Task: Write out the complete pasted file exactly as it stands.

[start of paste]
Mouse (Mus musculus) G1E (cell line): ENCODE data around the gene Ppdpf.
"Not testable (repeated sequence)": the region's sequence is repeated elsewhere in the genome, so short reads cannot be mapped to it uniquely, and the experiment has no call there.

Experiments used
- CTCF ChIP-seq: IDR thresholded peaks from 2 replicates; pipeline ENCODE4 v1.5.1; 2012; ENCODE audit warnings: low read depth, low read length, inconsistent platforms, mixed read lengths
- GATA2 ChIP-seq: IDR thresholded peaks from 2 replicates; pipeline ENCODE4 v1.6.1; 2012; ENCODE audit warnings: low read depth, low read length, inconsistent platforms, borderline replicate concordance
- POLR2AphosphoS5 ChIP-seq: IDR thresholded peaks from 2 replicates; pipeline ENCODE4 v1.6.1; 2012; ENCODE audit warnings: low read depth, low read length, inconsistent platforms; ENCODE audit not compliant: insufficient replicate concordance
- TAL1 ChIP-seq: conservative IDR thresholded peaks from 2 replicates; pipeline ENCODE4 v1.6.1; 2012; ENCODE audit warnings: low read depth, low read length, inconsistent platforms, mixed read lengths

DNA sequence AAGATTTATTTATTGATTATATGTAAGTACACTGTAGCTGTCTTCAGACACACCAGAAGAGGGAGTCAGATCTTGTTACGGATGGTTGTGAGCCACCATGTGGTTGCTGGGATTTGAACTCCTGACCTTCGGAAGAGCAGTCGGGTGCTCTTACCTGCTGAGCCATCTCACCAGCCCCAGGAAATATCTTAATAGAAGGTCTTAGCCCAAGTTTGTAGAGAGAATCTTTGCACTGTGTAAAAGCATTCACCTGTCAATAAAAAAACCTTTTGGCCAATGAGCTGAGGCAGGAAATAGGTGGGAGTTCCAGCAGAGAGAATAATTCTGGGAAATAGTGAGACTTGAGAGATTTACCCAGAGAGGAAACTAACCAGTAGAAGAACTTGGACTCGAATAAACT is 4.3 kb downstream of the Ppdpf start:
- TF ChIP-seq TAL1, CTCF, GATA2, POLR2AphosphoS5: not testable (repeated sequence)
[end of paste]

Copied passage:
Mouse (Mus musculus) G1E (cell line): ENCODE data around the gene Ppdpf.
"Not testable (repeated sequence)": the region's sequence is repeated elsewhere in the genome, so short reads cannot be mapped to it uniquely, and the experiment has no call there.

Experiments used
- CTCF ChIP-seq: IDR thresholded peaks from 2 replicates; pipeline ENCODE4 v1.5.1; 2012; ENCODE audit warnings: low read depth, low read length, inconsistent platforms, mixed read lengths
- GATA2 ChIP-seq: IDR thresholded peaks from 2 replicates; pipeline ENCODE4 v1.6.1; 2012; ENCODE audit warnings: low read depth, low read length, inconsistent platforms, borderline replicate concordance
- POLR2AphosphoS5 ChIP-seq: IDR thresholded peaks from 2 replicates; pipeline ENCODE4 v1.6.1; 2012; ENCODE audit warnings: low read depth, low read length, inconsistent platforms; ENCODE audit not compliant: insufficient replicate concordance
- TAL1 ChIP-seq: conservative IDR thresholded peaks from 2 replicates; pipeline ENCODE4 v1.6.1; 2012; ENCODE audit warnings: low read depth, low read length, inconsistent platforms, mixed read lengths

DNA sequence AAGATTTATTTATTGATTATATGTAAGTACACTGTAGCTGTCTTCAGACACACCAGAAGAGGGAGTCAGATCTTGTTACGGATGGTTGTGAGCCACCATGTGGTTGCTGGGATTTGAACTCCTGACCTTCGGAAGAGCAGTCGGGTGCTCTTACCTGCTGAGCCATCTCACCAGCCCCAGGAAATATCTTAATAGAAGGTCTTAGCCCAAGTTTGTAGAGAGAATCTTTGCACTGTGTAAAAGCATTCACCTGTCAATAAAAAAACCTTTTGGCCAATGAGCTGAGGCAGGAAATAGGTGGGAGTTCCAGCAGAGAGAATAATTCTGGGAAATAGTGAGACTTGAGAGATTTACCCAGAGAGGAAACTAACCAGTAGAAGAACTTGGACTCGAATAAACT is 4.3 kb downstream of the Ppdpf start:
- TF ChIP-seq TAL1, CTCF, GATA2, POLR2AphosphoS5: not testable (repeated sequence)